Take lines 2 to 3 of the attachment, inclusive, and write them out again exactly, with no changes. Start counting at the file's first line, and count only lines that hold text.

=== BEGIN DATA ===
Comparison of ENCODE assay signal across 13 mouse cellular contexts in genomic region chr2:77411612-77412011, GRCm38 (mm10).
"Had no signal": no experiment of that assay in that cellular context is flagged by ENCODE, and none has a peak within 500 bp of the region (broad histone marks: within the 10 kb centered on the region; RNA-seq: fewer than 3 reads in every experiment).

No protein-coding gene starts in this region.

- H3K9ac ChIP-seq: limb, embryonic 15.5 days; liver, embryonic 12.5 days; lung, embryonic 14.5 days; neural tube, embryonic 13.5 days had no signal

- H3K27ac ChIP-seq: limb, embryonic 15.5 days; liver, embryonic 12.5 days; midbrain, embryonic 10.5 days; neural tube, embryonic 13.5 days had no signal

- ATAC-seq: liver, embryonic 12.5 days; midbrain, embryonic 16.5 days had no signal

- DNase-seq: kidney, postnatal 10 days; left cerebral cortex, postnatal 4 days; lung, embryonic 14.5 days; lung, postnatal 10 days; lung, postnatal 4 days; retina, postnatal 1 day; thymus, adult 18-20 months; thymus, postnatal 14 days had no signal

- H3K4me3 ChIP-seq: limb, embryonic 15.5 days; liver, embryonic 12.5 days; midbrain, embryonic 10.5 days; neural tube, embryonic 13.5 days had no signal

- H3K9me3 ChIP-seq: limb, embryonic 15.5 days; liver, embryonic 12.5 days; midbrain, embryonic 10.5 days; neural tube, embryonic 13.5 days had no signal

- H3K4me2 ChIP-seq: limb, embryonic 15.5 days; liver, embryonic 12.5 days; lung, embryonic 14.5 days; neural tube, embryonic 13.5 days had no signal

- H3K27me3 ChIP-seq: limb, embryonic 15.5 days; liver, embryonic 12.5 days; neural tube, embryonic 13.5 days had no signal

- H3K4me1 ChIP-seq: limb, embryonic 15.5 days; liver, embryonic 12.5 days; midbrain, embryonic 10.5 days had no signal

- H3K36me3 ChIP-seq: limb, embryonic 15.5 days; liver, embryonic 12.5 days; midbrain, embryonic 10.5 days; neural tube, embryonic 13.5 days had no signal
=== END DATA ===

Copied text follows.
"Had no signal": no experiment of that assay in that cellular context is flagged by ENCODE, and none has a peak within 500 bp of the region (broad histone marks: within the 10 kb centered on the region; RNA-seq: fewer than 3 reads in every experiment).

No protein-coding gene starts in this region.